The report is exacting in its demands although none are radical. It offers clear recommendations on what companies and others should and shouldn’t be doing. These may pose challenges for some businesses, both in meeting them, and from the risk of not meeting them as expectations harden.
The report sets out five principles that should guide the setting and attaining of net zero targets:
- Having ambition which delivers significant near and medium term emissions reductions on a path to global net zero by 2050;
- Demonstrating integrity by aligning commitments with actions and investments;
- Embracing radical transparency in sharing relevant, non-competitive, comparable data on plans and progress;
- Establishing credibility through plans based on science and third-party accountability; and
- Demonstrating commitment to both equity and justice in all actions.
It goes on to offer 10 “main recommendations”, each supported by “detailed recommendations”, for business to measure their efforts against and derive some assurance they are on the right track. These include pledging to meet net zero and setting a net zero target, creating a transition plan, replacing fossil fuels with renewables, and being transparent and accountable, as part of a just transition.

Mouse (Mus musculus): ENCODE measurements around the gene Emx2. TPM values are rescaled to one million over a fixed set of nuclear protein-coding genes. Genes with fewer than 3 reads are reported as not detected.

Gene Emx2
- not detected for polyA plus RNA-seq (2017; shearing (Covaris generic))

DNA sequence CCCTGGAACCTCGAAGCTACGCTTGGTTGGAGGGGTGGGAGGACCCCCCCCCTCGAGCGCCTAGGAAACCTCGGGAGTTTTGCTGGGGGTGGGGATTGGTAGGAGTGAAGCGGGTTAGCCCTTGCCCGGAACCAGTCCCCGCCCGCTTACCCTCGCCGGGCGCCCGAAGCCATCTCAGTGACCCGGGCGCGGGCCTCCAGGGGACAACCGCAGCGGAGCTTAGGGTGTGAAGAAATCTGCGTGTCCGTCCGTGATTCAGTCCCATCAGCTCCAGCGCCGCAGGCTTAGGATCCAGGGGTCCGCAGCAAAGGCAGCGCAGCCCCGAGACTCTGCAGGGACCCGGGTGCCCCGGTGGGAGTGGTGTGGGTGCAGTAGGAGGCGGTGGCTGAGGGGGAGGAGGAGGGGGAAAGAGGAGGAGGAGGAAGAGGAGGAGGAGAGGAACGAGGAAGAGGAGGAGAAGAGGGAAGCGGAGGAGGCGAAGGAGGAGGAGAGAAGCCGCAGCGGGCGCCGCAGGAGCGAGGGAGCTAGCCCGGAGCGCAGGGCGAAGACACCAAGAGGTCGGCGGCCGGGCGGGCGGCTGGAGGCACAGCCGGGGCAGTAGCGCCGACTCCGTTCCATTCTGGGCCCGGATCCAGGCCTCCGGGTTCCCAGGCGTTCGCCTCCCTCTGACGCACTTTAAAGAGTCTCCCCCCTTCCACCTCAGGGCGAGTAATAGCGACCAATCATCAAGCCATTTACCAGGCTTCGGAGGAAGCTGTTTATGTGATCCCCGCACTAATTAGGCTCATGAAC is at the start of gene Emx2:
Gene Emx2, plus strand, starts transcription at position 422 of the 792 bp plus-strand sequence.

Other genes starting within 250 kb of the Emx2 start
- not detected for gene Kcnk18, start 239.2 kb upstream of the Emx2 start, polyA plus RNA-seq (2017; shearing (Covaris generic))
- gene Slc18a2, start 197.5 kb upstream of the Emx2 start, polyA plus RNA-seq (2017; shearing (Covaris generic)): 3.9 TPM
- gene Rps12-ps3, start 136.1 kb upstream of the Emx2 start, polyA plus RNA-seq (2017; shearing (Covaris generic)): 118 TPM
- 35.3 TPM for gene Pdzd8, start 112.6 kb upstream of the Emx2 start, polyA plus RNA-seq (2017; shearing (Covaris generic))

UNHLEG also makes clear a number of red flags that will show a business or other non-state actor is falling short. Non-state actors cannot:
- claim to be net zero while continuing to build or invest in new fossil fuel supply, which is entirely incompatible with continued investment in fossil fuels (as confirmed by the International Energy Agency and others). So too for deforestation and other environmentally destructive activities;
- buy cheap carbon credits that often lack integrity instead of immediately cutting their own emissions across their value chain;
- focus on reducing the intensity of their emissions rather than their absolute emissions or tackling only a part of their emissions rather than their full value chain (ie covering Scopes 1, 2 and 3);
- lobby to undermine ambitious government climate policies either directly or through trade associations or other bodies. Instead they must align their advocacy, as well as their governance and business strategies with their climate commitments. This includes aligning capital expenditures with net zero targets and meaningfully linking executive compensation to climate action and demonstrated results; and
- overlook the imperative to move from voluntary initiatives to regulated requirements for net zero for consistency, which should include necessary assurance on net zero pledges and mandatory annual progress reporting.